There is, they say, a special circle in Hell for those who’d ruin another’s reading of a story, so I have to tread very carefully while describing Sandip Roy’s debut work of fiction. Immediately, I must qualify that statement of caution, and in the process hopefully convey some of what recommends it as not just a most dazzling debut, but already one of the novels of this year.
Of course, this is, as the back cover announces, a story of family secrets, and ‘secrets have their own secrets’, so care must be taken to not reveal the specifics of the secret that gets going the story of the Mitra family across continents, from the Kolkata of decades past and now, and the immigrant’s landscape in the United States then and now. Yet, this tender and most compellingly told story is not driven by the kind of suspense that animates a plot-driven novel—its structure itself has a delicate quality. To give away too much would be to deny another reader the particular fascination the book’s structure affords. Don’t Let Him Know has 12 stories that when read right through, as they mostly will be, form a novel. It is of an episodic nature, the story ranging back and forth across time, but it’s cohesive, movingly so.
Then again, as the author’s note indicates, some have been published separately in assorted publications, and it is easy to wonder at how each one can be a standalone short story. In fact, to wonder whether one could scramble up the order in which they appear to see if the effect the narration then yields is any different. Would it change how we get to the secret, and the various degrees of avoidable shame it takes, how we track the corrosive effect the covering up imposes on the Mitra family, the effect of hiding one’s sexuality by a character and of pretending to not know by another, the accident by which a secret is obtained and the stealth needed thereafter to keep it hidden, the silences that form thereupon in the family? Would it change our ordering of who has been more devastatingly shortchanged?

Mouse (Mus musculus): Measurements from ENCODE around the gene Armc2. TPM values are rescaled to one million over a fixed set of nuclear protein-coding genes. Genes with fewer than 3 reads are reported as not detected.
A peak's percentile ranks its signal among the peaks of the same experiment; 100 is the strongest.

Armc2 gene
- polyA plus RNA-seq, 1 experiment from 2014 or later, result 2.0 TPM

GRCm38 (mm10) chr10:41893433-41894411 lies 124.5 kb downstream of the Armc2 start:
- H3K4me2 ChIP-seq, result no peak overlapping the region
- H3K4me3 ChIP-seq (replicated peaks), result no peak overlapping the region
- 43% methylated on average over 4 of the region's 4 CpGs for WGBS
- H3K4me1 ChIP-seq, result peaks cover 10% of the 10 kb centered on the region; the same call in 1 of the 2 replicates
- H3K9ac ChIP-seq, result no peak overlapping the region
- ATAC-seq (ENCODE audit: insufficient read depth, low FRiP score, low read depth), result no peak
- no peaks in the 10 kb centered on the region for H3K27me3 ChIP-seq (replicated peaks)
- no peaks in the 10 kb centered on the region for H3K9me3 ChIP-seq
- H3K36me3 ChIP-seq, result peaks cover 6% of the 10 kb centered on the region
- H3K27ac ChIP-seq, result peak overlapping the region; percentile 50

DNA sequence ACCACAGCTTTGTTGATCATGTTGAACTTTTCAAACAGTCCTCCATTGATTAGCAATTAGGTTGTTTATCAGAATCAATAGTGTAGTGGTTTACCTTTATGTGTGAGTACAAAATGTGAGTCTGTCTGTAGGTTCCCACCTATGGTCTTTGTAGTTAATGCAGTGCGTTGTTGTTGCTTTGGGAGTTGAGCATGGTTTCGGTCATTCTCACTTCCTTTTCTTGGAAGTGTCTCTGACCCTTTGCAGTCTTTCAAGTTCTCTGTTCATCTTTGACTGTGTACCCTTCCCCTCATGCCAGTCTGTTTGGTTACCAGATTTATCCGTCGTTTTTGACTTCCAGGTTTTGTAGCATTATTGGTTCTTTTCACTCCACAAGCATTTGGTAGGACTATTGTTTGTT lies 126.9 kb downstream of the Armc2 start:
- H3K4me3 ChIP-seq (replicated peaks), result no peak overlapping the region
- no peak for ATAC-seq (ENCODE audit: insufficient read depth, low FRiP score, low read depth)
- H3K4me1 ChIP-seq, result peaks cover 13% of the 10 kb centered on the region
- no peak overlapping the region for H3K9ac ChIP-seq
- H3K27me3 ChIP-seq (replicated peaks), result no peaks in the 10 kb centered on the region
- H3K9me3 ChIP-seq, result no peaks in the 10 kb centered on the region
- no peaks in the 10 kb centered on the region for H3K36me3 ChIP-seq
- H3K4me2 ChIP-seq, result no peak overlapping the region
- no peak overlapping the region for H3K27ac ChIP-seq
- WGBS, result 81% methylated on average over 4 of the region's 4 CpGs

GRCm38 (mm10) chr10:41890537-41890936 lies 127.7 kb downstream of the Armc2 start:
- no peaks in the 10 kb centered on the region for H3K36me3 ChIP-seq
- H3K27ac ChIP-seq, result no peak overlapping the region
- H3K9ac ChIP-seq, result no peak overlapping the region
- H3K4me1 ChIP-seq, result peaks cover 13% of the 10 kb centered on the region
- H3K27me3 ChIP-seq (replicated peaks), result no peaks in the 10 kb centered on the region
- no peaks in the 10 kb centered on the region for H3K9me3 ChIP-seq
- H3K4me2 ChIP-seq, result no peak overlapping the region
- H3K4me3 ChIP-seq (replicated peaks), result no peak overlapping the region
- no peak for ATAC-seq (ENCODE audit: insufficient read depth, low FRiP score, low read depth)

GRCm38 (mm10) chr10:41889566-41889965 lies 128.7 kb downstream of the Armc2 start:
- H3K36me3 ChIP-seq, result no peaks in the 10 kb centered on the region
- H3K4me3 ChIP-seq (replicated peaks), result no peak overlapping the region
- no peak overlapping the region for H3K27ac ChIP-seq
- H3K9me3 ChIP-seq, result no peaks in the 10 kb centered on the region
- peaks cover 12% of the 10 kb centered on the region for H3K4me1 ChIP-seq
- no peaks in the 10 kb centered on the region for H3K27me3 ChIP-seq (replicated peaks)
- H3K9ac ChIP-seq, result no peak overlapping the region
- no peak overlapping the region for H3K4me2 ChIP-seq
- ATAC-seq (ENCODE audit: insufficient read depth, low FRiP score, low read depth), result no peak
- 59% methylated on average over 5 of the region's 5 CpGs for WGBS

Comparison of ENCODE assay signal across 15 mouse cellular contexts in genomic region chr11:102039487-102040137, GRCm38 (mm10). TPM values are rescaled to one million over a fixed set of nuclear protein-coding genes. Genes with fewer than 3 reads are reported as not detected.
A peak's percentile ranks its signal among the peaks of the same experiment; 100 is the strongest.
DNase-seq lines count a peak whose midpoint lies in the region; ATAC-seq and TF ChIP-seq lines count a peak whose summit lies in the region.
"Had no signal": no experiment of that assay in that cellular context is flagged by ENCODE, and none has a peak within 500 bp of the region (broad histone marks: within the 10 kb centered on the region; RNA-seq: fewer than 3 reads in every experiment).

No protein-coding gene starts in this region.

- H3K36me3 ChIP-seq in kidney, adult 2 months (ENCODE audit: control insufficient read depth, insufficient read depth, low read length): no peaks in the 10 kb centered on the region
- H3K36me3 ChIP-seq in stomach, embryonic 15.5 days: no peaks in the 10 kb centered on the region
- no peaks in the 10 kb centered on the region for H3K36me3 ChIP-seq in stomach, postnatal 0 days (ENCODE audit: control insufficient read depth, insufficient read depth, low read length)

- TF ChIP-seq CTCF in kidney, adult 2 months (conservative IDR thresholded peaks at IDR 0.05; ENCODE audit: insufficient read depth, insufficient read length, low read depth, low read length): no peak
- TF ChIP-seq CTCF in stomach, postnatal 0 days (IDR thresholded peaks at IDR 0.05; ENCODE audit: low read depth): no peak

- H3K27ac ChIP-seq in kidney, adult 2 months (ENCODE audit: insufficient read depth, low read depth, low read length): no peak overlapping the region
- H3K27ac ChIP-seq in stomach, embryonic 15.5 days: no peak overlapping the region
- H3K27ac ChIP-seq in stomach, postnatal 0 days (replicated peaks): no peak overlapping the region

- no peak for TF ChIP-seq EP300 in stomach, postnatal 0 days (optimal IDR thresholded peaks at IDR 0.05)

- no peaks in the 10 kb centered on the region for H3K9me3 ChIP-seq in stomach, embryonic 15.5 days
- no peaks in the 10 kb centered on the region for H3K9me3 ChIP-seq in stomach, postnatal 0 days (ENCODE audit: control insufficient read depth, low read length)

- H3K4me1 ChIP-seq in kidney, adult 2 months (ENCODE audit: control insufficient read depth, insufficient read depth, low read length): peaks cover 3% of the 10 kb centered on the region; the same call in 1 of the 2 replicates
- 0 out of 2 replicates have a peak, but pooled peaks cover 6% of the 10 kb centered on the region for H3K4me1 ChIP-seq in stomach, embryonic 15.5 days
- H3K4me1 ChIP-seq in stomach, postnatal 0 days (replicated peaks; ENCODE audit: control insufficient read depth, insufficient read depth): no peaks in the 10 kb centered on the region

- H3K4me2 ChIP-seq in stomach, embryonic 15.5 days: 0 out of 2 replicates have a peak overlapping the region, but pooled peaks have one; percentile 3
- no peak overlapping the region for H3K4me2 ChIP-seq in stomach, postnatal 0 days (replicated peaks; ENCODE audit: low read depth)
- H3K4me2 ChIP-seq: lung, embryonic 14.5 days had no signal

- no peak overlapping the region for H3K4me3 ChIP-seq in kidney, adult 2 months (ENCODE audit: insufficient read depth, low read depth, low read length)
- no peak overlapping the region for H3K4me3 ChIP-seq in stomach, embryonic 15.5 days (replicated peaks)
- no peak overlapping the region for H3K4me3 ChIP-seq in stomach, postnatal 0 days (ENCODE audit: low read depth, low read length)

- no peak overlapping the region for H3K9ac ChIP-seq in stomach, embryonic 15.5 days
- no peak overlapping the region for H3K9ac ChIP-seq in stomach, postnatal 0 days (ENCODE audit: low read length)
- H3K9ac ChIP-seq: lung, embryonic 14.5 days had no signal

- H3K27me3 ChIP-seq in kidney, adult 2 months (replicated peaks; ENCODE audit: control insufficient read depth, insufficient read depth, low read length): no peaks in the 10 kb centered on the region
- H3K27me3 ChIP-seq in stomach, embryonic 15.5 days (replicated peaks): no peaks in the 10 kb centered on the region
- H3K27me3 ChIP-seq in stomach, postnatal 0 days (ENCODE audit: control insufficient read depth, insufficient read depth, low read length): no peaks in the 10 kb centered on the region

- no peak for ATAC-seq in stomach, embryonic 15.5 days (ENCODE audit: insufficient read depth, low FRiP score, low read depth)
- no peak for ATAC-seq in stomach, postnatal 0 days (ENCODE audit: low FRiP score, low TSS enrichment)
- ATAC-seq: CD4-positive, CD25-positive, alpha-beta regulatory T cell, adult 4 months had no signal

It may amount to overreading, but these possibilities steal upon the reader so softly, and Ray keeps firm control on his characters with such a light touch, that to tell too much appears to violate an unspoken author-reader compact. Yes, Don’t Let Him Know is that rare, remarkable, precious work of fiction. We learn early on the secret at the heart of the Mitra family’s story. Romola, a widow in her sixties, is visiting her son, Amit, in California. Amit lives the American dream, appropriately for the immigrant’s tale, holding a computer job, an American wife, and a little son for whom Romola hopes of a yet more prestigious college degree. If she appears to be, as Amit opens a fraught conversation about a letter he’s found among his parents’ papers, somewhat out of place away from her native Calcutta, that already strikes one as odd. Romola had, after all, started her married life with Amit’s father, Avinash, in a small American town, as he finished his PhD, before returning to India, primarily on her prompting.
The letter, a scrap really, the last page, is accusatory, from a man called Sumit, asking why the sender had been betrayed, why his lover did not wait for him before getting married. Who’s Sumit? Why has this letter, discovered by Amit all these years later, and produced with a view to enhancing his bond with her, hit Romola like a ‘sledgehammer’?
The story that flows is layered, and Romola a character who won’t be forgotten. She’s a solid yet fragile character, her early knocks forcing her to encase herself in an emotional bubble, determinedly so. She gets on with life strong-willed, but she seeks, silently and therefore unsuccessfully, sanction from her loved ones to liberate herself—from the social taboo on meat for a widow, from the self-limiting effect of holding her secret so very tight in her broken heart, a heart broken from unintentional slights by loved ones, ‘decent’ and caring folks who’d mean her no harm.
From an attempt early in the book to find her feet by going to a McDonald’s to break a food taboo to resisting anti-depressant drugs, Romola’s eventual course to self-discovery, in a gay bar in the small-town America of her early married days, is dramatic, unexpected and memorable. Roy’s knack for conveying displacement, longing, shame, loneliness, love, desire, redemption recalls Jhumpa Lahiri—but Lahiri at her most accomplished, in Unaccustomed Earth and The Lowland.